Loans from Parents or Grandparents – Will They Get Their Money Back?

20/01/2020

In Australia home ownership is becoming more difficult to achieve as property prices rise and banks impose more onerous lending criteria. 

It is becoming common for parents or grandparents to assist their adult child by providing money to help them and their spouse or partner to buy a home and to assist the payment of school fees.  Often the property/home is purchased in the names of both the child and their spouse or partner or by one.  At the time the money is provided, it is thought that all will be well and that promises to repay will be honored and that the marriage will succeed.

Is the Money Loaned or is it Gifted? 

If the money is provided as a loan then it must (at some time) be repaid. If the money is paid as a gift does not have to be repaid.

In either case the money provided will be regarded by the Court as a contribution made on behalf of one party to the marriage.

However the outcome can be very different as when the loan is a liability and as such reduces the net assets available for distribution.

Plan Ahead!

When things are going well there is a tendency not to think about what would happen if things fall apart. A gift cannot later become a loan!  The only way to provide certainty for the bad times is to plan ahead.

Watson & Watson advise that any payment of money to a child should be documented.  If it is intended that the money is to be repaid, then there should be a loan agreement and potentially a mortgage or caveat which may be registered on the title of the property that is purchased. 

Properly drafted loan documentation can eliminate doubt and provide a basis to get the money repaid.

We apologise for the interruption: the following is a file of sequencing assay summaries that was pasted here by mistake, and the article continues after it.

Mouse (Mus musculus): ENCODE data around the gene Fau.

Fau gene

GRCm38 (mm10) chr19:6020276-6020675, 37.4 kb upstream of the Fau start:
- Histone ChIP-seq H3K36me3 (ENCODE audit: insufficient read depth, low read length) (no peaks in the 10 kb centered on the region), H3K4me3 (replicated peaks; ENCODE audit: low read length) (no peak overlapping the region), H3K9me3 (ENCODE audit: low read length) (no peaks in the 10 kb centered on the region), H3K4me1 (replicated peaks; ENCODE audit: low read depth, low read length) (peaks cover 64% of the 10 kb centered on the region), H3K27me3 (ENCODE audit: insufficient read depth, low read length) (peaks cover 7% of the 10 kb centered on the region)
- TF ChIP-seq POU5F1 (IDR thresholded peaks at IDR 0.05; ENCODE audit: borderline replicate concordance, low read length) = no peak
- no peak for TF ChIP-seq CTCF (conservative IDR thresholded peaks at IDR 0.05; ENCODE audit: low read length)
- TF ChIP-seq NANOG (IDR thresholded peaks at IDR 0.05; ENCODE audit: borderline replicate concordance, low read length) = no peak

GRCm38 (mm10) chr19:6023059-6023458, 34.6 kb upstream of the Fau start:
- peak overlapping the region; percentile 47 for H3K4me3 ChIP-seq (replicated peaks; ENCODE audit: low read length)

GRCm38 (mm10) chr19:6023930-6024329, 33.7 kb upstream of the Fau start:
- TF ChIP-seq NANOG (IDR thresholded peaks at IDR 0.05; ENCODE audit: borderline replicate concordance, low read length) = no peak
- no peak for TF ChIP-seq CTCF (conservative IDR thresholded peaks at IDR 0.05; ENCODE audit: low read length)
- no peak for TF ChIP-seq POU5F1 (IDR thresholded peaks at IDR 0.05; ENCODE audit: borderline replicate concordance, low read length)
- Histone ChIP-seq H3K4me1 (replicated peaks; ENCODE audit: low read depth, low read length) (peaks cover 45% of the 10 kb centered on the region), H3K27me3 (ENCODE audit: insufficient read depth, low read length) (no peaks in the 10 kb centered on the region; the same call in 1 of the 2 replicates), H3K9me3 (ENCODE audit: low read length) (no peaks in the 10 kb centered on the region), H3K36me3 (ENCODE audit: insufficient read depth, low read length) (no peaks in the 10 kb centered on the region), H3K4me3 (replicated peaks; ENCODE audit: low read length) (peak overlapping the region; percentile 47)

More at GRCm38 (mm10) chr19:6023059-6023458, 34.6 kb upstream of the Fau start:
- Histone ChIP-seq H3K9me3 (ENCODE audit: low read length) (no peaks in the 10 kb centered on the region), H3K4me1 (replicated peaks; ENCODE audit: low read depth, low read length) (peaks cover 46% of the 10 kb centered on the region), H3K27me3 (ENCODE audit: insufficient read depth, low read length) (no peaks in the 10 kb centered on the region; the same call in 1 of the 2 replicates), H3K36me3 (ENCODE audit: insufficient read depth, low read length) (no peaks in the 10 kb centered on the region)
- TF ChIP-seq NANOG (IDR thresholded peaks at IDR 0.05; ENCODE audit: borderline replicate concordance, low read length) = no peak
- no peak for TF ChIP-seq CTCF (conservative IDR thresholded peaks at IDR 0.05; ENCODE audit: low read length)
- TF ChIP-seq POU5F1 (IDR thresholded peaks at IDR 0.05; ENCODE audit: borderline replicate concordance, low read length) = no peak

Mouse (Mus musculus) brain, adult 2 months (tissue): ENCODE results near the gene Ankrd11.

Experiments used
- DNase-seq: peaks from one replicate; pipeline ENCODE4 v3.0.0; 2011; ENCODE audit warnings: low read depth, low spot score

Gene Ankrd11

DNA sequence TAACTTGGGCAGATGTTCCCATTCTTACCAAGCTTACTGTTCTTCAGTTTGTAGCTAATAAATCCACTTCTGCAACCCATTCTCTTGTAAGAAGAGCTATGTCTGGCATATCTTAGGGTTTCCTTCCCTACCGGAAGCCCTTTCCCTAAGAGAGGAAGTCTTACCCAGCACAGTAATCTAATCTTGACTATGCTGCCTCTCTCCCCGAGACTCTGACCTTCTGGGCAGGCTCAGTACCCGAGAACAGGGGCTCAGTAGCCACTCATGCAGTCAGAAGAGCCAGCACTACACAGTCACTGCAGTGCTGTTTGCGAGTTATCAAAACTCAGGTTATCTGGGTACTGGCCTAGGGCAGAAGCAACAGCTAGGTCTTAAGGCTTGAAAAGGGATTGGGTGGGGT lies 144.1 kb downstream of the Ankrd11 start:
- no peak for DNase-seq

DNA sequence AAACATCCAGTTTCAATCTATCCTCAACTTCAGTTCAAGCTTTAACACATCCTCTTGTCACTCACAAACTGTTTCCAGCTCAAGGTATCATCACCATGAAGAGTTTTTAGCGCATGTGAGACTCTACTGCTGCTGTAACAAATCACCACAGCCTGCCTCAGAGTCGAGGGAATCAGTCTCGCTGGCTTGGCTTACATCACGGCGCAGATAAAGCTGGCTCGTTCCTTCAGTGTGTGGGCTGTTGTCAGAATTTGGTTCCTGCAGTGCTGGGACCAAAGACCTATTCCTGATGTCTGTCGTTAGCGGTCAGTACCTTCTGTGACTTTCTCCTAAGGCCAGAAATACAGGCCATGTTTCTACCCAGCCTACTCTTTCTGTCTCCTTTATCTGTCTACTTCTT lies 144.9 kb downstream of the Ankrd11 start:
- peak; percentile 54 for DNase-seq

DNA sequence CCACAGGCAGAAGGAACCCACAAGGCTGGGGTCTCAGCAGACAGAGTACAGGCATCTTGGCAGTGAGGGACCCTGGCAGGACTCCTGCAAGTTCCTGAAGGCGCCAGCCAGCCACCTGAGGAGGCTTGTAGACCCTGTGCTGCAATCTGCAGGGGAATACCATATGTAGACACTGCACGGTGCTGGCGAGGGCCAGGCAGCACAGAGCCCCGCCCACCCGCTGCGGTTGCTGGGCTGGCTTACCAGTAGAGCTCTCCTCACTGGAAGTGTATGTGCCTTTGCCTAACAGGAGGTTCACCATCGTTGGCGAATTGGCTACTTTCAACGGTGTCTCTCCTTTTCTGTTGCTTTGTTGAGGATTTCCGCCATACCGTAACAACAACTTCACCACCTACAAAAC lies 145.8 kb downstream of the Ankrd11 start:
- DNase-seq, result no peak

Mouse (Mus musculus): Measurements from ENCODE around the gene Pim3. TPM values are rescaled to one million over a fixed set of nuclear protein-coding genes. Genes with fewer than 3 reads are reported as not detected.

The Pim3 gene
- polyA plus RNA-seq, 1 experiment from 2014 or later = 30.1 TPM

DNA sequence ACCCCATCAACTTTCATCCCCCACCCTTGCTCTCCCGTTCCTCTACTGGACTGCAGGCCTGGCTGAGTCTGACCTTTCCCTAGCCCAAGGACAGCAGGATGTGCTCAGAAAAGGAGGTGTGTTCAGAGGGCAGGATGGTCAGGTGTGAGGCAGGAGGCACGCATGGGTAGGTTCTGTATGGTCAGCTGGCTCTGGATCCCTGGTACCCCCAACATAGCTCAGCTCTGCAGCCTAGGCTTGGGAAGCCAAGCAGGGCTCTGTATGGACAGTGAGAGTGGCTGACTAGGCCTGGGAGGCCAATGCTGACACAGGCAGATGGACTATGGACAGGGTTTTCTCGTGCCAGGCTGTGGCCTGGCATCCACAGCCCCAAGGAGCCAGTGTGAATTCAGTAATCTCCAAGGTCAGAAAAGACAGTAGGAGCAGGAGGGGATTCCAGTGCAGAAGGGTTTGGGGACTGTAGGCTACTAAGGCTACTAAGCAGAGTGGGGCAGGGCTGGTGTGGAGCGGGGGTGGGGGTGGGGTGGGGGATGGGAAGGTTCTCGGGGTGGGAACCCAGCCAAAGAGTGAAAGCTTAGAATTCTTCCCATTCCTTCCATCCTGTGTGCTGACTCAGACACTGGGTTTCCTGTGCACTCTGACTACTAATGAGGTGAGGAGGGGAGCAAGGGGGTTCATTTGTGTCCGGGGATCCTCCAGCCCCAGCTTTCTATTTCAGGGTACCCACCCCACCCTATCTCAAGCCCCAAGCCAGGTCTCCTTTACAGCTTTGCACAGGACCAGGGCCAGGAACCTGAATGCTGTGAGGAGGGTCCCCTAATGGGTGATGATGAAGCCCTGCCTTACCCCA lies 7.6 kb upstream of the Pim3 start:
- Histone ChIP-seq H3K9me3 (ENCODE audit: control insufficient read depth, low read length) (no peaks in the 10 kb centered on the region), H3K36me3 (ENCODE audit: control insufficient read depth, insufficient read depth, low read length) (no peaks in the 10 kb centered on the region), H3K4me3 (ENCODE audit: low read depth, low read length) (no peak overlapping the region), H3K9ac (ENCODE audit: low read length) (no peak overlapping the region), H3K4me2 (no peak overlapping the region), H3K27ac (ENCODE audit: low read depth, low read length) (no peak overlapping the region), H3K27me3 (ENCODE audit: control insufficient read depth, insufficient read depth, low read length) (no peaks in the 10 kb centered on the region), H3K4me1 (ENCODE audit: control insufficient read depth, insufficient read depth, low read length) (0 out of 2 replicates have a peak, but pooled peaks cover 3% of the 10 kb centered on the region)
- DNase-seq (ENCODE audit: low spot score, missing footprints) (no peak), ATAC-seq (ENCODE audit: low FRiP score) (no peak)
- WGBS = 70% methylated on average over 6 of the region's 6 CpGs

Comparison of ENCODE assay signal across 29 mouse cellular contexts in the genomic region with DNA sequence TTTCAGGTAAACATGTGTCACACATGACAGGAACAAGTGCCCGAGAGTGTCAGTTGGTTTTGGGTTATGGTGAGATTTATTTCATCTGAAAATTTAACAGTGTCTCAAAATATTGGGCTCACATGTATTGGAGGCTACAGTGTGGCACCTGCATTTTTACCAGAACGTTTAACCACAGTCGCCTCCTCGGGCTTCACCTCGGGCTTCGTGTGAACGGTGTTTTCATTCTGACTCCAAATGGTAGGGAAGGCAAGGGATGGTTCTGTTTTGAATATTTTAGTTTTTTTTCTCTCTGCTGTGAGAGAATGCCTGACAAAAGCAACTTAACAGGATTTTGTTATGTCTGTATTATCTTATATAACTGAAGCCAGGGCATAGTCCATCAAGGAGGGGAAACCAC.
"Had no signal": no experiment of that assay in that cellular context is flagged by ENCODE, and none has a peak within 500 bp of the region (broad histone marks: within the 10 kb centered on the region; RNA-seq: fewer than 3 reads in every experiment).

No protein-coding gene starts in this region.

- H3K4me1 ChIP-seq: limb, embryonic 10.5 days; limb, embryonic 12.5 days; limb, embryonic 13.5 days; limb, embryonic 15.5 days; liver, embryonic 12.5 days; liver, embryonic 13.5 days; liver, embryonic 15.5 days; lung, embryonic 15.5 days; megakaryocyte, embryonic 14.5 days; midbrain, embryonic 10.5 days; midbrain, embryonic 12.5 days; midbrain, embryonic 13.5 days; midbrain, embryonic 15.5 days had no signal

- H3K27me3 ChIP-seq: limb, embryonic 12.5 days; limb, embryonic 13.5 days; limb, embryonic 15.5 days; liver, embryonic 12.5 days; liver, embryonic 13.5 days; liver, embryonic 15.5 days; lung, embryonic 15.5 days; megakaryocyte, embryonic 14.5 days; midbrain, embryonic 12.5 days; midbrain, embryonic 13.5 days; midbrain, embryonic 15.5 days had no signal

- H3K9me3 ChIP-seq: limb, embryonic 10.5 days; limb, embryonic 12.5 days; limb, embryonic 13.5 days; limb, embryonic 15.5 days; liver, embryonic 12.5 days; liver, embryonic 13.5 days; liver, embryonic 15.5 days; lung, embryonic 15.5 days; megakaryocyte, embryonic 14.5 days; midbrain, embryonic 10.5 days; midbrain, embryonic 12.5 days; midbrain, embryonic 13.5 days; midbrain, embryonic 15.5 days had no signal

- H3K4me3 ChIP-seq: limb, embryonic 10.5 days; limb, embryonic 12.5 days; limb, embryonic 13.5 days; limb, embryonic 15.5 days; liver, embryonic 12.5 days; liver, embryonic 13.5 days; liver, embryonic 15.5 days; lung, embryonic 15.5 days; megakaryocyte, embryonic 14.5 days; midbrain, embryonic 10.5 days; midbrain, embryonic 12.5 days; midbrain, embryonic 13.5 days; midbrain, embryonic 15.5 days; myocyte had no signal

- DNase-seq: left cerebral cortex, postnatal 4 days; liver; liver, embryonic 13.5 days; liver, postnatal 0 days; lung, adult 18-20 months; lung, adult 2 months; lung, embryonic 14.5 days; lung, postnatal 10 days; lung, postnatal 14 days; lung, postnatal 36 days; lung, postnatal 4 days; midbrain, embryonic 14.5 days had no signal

If the moneys advanced by way of a “loan” is repayable “on demand” and no demand is made within the statute of limitation period (6 years from the date of the advance), then the claim to recover the loan is statute barred. 

It is critical that at the time of making the advance or entering the arrangement to loan money that you obtain advice is sought from experienced lawyers.

If the advance is by way of a gift of money this (and its amount) should be recorded in writing as this will:

(a)       Avoid any argument later that the money was never received or that only a smaller amount was given; and

(b)       Afford the parents the opportunity to commence proceedings in a Court to receive the loan money or they can join (intervene in) proceedings in the Family Court. 

If you wish to advance money to assist your children or grandchildren or you have received a gift of money or loan from your parents or grandparents and have any concerns as to how this will impact should the marriage/relationship end, we at Watson & Watson can advise you and prepare the appropriate documents or assist you in taking the appropriate action.  Please call Richard Watson Senior Family Law Solicitor or his Personal Assistant Shereen Da Gloria to discuss your concerns and pre-empt this difficult position.

This is only a preliminary view and is not to be taken as legal advice without first contacting Watson & Watson Solicitors on 9221 6011.

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